The place he lives seems nice to me He has his own room and bath with cable TV, a good view, family photos and a bed long enough for his frame. There is a day room, a dining room, and a variety of nooks to just hang out in.
Hugh’s wife, Min, visits daily and usually takes dinner with him. I didn’t know it at the time but she was in the same facility, different floor, for a month to get over some issues of her own. She went home today, feeling better.
In about 30 minutes I filled Hugh in on the latest bridge gossip, made small talk about the weather and the quality of institutional food and excused myself before I became a nuisance. One should never keep a man away from lunch hour.
Friends are the important. Make time for them; they would be awfully hard to replace.
You remember that a couple of weeks ago stamps.com rejected my photo of a marble sculpture because it didn’t meet their standards.
Not being the sort to give up, Gail suggested that we take a picture of the back of the piece and try again.
Success!! They don’t object to art, or nudes, just boobs. Impressionistic, nipple-less boobs at that.
The American obsession with breasts, and the equating of them with sin, continues to amaze me. Will people never grow up?
A Cote, on College Avenue in the heart of the Rockridge area, has been a safe, solid, go-to restaurant for years. Not modern, not chi-chi, no molecular gastronomy. Your basic French food, done well. We went there Saturday night with our friends Mary and Ted.
The front of the house is very dark, trying for intimacy in a dining room sited right on the street with plate glass windows.
If you walk to the back, take a left and a right, follow through a narrow hallway past the bustling kitchen, you arrive in a splendid patio, half of which is under roof and half under open sky or a retractable cover. The street noise gone, the sky was blue, it was like a French garden in the country. Sit in the back if at all possible.
A Cote has a full bar, so Ted and Mary decided to start with Perfect Manhattans, which my parents used to drink when we went out. In the old day they came with maraschino cherries, which my brother and I would fight for. The modern style is some very fancy upscale cherry, and I wrestled Mary for one of hers. I wish more people would order that drink so I could steal the cherries, they were really good.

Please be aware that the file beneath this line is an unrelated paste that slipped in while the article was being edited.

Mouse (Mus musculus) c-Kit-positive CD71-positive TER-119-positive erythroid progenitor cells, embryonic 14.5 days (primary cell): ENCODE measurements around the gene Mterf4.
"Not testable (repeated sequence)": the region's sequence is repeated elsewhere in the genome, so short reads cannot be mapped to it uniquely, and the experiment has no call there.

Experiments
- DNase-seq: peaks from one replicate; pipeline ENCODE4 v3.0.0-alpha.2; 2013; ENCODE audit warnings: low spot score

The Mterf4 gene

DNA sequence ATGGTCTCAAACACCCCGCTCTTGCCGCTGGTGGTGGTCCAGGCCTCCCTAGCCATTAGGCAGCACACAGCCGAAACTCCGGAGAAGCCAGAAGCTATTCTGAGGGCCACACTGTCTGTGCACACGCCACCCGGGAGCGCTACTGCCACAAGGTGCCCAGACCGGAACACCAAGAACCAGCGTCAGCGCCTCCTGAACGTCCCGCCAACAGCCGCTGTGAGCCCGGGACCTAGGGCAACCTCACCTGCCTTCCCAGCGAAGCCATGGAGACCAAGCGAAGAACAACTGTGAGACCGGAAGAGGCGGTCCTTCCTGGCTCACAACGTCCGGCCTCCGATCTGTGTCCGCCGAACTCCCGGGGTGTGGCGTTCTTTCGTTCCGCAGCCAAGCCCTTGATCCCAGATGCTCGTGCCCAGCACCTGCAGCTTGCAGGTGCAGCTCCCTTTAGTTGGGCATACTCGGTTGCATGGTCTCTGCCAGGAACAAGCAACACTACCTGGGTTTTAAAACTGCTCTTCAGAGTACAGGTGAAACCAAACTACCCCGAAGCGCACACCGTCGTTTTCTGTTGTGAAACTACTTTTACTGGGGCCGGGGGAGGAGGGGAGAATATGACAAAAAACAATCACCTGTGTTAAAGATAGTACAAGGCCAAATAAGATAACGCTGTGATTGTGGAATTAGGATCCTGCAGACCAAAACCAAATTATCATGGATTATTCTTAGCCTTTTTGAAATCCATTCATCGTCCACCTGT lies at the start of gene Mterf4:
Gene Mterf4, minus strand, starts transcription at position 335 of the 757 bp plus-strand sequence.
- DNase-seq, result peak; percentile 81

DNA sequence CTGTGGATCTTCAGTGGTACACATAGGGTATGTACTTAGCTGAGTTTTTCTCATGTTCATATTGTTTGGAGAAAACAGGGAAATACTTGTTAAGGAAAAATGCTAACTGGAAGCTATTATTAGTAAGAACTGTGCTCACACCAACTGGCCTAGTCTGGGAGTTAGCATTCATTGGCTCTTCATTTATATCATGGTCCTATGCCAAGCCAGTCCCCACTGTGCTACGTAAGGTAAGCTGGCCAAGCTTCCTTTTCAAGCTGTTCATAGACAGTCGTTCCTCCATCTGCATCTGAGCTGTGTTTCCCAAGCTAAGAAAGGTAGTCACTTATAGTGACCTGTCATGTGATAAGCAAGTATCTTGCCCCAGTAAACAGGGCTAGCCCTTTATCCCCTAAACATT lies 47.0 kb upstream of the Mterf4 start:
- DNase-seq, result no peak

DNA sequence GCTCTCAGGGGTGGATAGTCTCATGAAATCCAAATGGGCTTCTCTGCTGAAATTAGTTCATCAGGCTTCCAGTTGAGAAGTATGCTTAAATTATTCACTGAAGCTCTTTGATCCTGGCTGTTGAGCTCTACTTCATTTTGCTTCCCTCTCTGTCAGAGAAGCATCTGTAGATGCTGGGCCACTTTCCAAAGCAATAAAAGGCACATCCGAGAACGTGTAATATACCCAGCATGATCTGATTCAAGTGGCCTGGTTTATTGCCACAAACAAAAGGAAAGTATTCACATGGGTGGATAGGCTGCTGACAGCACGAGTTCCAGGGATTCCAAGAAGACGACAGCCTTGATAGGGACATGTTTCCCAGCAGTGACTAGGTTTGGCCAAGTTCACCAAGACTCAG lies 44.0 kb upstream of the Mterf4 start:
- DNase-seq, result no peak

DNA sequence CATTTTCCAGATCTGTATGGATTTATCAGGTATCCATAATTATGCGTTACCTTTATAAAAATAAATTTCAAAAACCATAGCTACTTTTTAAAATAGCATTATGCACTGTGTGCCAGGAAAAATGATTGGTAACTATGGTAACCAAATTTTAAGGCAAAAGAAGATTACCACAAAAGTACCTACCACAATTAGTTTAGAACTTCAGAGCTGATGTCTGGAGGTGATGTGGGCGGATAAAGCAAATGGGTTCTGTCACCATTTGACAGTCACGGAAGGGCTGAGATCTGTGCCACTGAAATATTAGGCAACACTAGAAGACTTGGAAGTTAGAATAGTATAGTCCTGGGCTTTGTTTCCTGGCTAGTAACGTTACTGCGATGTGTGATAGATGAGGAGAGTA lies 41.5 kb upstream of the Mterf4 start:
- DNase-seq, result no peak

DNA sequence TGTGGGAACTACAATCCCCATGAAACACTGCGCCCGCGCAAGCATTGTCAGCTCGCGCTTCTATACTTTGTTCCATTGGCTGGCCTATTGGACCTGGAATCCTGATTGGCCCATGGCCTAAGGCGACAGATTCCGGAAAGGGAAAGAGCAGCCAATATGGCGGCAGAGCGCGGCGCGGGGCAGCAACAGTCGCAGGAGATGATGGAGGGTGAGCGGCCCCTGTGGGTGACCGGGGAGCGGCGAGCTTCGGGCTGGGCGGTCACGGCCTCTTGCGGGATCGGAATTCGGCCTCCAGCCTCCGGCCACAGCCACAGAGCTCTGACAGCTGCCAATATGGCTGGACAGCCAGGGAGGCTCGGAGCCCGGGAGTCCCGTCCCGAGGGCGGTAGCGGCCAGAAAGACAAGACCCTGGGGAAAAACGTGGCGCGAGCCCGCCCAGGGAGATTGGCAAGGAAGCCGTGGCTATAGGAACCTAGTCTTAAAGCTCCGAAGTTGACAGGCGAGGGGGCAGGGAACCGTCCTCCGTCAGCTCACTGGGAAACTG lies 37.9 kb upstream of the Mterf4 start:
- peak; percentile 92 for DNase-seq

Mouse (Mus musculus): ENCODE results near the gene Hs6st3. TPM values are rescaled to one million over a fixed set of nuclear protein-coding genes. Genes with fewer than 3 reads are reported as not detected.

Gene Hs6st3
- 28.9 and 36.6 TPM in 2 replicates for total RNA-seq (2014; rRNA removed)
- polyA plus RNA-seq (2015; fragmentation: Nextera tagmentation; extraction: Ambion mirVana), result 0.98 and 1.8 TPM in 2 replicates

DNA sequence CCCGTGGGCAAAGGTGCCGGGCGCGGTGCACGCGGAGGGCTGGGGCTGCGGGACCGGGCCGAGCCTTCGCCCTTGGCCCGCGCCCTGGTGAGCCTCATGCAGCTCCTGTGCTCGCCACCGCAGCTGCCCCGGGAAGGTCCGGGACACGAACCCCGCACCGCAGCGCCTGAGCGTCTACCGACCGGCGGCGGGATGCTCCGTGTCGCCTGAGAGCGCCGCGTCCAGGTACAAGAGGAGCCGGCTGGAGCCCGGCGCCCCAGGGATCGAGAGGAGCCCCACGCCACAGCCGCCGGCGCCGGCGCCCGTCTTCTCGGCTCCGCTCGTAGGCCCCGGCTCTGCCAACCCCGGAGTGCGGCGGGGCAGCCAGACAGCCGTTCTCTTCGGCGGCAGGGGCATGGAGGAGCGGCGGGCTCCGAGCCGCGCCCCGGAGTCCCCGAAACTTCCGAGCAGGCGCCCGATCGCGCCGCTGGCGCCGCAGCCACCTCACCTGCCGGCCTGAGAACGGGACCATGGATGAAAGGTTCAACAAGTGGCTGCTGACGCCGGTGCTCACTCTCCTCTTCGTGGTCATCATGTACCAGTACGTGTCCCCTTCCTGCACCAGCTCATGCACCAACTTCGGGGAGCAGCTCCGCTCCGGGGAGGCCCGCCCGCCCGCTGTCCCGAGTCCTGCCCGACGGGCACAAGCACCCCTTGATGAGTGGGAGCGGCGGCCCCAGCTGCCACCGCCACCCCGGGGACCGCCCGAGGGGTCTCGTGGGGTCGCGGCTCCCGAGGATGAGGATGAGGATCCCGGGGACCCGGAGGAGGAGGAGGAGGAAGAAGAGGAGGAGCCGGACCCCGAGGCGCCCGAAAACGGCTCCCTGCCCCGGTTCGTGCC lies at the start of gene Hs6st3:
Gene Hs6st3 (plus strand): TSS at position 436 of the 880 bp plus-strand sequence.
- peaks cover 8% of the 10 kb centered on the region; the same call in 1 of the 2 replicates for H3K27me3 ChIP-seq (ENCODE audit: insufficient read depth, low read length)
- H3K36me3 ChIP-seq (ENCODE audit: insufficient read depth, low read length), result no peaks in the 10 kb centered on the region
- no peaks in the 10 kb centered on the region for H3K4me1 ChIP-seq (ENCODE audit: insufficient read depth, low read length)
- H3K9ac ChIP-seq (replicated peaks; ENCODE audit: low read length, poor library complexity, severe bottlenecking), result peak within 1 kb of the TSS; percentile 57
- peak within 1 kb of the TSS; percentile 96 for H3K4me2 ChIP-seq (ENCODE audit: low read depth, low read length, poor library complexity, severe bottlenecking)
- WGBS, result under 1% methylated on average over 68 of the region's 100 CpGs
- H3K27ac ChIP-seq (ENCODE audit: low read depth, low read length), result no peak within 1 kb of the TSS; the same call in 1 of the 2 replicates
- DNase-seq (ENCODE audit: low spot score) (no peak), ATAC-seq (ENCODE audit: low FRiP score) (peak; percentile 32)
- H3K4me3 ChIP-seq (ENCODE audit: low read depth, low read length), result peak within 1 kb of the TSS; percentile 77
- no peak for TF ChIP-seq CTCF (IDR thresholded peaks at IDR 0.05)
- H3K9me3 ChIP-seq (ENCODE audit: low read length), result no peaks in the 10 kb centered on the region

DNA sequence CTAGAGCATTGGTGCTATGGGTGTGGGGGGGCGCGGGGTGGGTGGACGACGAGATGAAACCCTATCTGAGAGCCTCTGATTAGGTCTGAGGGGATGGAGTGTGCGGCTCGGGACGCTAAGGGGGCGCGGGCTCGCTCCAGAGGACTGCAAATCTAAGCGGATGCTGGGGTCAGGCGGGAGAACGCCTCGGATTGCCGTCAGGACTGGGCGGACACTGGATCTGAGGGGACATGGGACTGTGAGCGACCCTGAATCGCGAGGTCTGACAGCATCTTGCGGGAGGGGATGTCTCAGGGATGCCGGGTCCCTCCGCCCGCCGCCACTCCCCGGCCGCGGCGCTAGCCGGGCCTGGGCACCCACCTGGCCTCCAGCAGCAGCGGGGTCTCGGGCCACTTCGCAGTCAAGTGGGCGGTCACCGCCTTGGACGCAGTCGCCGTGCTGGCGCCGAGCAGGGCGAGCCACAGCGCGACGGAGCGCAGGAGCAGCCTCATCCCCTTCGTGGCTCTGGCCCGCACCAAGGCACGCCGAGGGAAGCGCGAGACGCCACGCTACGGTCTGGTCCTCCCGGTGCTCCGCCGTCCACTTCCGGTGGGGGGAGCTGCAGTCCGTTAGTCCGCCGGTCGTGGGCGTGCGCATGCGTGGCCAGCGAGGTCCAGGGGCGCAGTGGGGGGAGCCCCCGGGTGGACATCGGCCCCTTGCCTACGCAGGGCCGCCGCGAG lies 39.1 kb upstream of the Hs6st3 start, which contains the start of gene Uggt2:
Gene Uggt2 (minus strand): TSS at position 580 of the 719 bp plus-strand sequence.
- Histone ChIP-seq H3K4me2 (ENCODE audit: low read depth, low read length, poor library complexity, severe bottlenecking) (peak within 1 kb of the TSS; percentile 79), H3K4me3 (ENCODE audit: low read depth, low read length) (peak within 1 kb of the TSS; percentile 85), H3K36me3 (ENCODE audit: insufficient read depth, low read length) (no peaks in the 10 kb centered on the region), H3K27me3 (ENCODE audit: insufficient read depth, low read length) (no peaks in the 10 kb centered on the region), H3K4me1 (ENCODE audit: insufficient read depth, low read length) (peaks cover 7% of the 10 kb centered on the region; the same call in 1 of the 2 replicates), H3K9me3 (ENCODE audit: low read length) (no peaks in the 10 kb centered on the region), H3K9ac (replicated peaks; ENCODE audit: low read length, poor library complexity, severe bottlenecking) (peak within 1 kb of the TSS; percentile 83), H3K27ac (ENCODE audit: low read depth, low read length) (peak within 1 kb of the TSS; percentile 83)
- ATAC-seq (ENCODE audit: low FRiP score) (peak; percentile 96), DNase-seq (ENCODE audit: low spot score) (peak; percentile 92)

The menu has plates both small and large, so you can eat communally or not. We did both, starting with an order of corn and chantarelle fritters for all of us to share. Chantarelles, the only mushroom fit to eat.
Corn and Chantarelle Fritter with some white stuff.
The fritters were excellent. The accompanying “remoulade” neither looked nor tasted like it should–it seemed to be mayonnaise and pickle relish. Tartar sauce without the tartar. Fortunately, the wonderful fritters didn’t really need any sauce.
I had the green tomato gazpacho.
I thoroughly enjoyed the cold green tomato and cucumber soup, garnished with avocado. It wasn’t until I looked up the menu to write this article that I realized the little white chunks were scallop ceviche–I thought they were some particularly tasteless cheese curd product. A Cote needs to get more flavor into the scallops or just make the soup vegan.
The restaurant has two signature dishes, and our friends ordered them both. Mussels, and pommes frites (the $8 way to spell fries).
That’s an enormous portion of mussels, which the two of them couldn’t finish. The dish is flavored with Pernod, an anise-flavored apéritif. Dunking your baguette in the liquid is a delight darn near as good as eating the shellfish.
The frites were thin and crispy, just the way Gail likes them. Gail doesn’t believe in ordering fries in a good restaurant, but is willing to try a few if someone else is less constrained.
Gail had a croque monsieur, the French way to say grilled ham and cheese sandwich. If you put a fried egg on it, you have a croque madame. Oh, those wacky French.
I, sadly, had the gnocchi with pesto. Sadly because I had a clear and specific discussion with the waiter that I wanted more gnocchi and less pesto–I absolutely did not want a soupy bowl of sauce with some potato dumplings floating in it.
You know what I got. A bowl of pesto and 8 or 10 gnocchi. The pesto was decent, the gnocchi were soft and boring, the dish was exactly what I was trying to avoid. Since it’s a French joint, I guess I can fairly say C’est la vie.
Service was pretty good, except for the gnocchi incident. Prices are reasonable.
The weather gods were kind, and we had a perfect evening with our friends. If you go to A Cote, sit in the back, have the mussels and don’t go near the gnocchi. Maybe you can bring your own remoulade for the fritters, that would be good.